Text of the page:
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Discussion Starter #1
I recently got a CB750 back on the road. After riding it around for a few weeks, I notice that the front tire is wearing to a point. Left and right of center is wearing to bald, and the edges have normal wear. This results in a pointed tire that is almost impossible to ride in corners. Before I put a new tire on, I want to know what might be causing this so I don't wear out the next tire.

this is what it looks like:

|***|
|***|
|***| <-- edges are normal
\***/
>\*/<-- This has been worn resulting in a pointed tire (both sides equally).

The centerline is worn kind of patchy, a patch left, patch right creating kind of a zigzag. It's as if the bike doesn't want to ride down the center.

Possible causes:
I rode around will low air pressure for a few weeks.
They are old tires, maybe even originals.
I've been riding on them for about 1 month.
There is a possibility that my forks are not perfectly aligned. I lowered the right fork a few centimeters to make the rotor run parallel to the break caliper. (I would assume that this would result in wear on only one side if it was a problem.)

Any experience with this would be helpful. I don't want to put a new tire on and have the same result in a few weeks.
 

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I suspect causes 1 and 2 mostly and new tires will make the most difference. I don't understand how lowering one fork tube would change the alignment of the caliper and the disk. Sounds like that might be an issue like a bent axle which would also affect tire wear. Finally, if the forks don't have good damping that will affect tire wear. I suggest you take this opportunity to go through the whole front ed if you haven't done so.
Ken
 

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If you've been riding around on thirty something year old tires for a month you're a lucky man. Throw those things out and get some new rubber. Put the correct amount of pressure in them. Then, does the bike pull to one side as you're riding? Can you take your hands off the bars and does it track straight? Have you aligned the front and rear wheels with string or bars? Don't rely on the marks on the swingarm.
Craig
 

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Discussion Starter #4
quote:I don't understand how lowering one fork tube would change the alignment of the caliper and the disk.
There is a screw with a spring you can use to align the caliper to the disk, but there is no way to adjust the (tilt of the) caliper if it is not perfectly parallel to the rotor. If it isn't parallel, the pad wears at an angle and doesn't retract properly resulting front break squeal. My solution was to drop the right fork a bit, which aligns the rotor parallel with the caliper (attached to the left fork,) thus putting both forks on a parallel plane. I don't know another way to adjust the tilt of the caliper, or rotor.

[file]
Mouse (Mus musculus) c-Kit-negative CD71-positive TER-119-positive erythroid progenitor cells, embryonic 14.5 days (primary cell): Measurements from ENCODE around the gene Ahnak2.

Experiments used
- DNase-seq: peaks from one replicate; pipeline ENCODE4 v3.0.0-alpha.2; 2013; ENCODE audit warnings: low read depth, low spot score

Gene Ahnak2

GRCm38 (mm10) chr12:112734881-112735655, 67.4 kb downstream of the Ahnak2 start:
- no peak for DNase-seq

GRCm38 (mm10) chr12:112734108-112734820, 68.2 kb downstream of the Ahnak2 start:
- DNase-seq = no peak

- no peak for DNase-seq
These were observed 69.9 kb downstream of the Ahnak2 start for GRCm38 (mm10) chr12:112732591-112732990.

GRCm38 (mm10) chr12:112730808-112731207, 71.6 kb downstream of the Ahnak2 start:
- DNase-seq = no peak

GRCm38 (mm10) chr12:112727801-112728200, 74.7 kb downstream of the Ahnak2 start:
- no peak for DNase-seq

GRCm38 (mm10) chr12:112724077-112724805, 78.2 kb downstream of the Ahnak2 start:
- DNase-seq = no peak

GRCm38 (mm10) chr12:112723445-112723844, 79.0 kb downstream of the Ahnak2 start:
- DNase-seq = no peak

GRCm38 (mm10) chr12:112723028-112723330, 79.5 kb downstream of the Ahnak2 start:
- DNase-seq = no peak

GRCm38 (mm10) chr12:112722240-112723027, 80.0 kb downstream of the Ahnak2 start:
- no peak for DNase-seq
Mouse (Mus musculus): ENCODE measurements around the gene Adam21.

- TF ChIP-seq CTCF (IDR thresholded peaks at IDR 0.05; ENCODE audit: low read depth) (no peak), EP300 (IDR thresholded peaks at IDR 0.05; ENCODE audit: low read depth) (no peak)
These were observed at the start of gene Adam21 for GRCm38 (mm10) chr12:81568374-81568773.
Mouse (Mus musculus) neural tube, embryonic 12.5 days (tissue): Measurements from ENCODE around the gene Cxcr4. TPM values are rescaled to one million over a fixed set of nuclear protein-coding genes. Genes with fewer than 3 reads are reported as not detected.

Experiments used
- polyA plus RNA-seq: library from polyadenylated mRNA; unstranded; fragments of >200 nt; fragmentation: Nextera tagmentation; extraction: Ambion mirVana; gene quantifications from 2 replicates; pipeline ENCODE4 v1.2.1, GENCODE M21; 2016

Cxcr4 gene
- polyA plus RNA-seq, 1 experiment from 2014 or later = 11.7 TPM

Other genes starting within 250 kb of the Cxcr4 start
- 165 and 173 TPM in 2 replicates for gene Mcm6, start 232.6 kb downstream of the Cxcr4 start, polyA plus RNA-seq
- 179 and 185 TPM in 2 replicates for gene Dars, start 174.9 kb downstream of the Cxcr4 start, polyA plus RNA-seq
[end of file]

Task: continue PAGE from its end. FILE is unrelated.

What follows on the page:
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Discussion Starter #5
Thanks for the replies. The bike pulls to both sides and is a bitch to maneuver at slow speeds and in corners. It does this because the tire is worn to a point. It doesn't track left or right because of a front to back alignment issue.

I'm thinking of putting the new tire on, and then chalking it and watching the wear carefully. If the situation is resolved by proper tire pressure, then problem solved. If not, then I'll revisit the issue here.
 

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Rambo,
I would absolutely get a new front tire and a rear if it is as old as the front. If the rear tire is worn square then it can cause issues too. Consider the Bridgestone BT-45s.
I still am not getting how dropping a fork tube can have any relationship to caliper alignment. The relationship of the disc to the caliper is fixed by the axle in the fork lowers and the mounting of the caliper to the same fork lower. Those mounting points are fixed and can't move. On these single piston Honda calipers it is possible that the pivoting aluminum caliper mount got twisted (never seen or heard of it), but the best way to compensate for that would be to use a shim washer under the pivot bracket either under the 2 top bolts or under the single lower mount point. Check out my FAQ on these brakes. If the caliper is not aligned with th disc then there is an issue that needs to be fixed. I think you have some issues that need some attention. On a bike of this age I would give a real good look at wheel alignment, steering head bearings, swing arm bushings, front fork bushings, wheel bearings, front fork damping and rear shocks in addition to tires. All in all it shouldn't take more than a few minutes of inspection to get a real good look at what you have, especially if you are replacing tires anyway.
Good luck and let us know what you find.

Ken
 

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i'm with the new tire crowd. put two new tires on and call us in the morning.
-parks
ps. like your punctuational illustration though.
 
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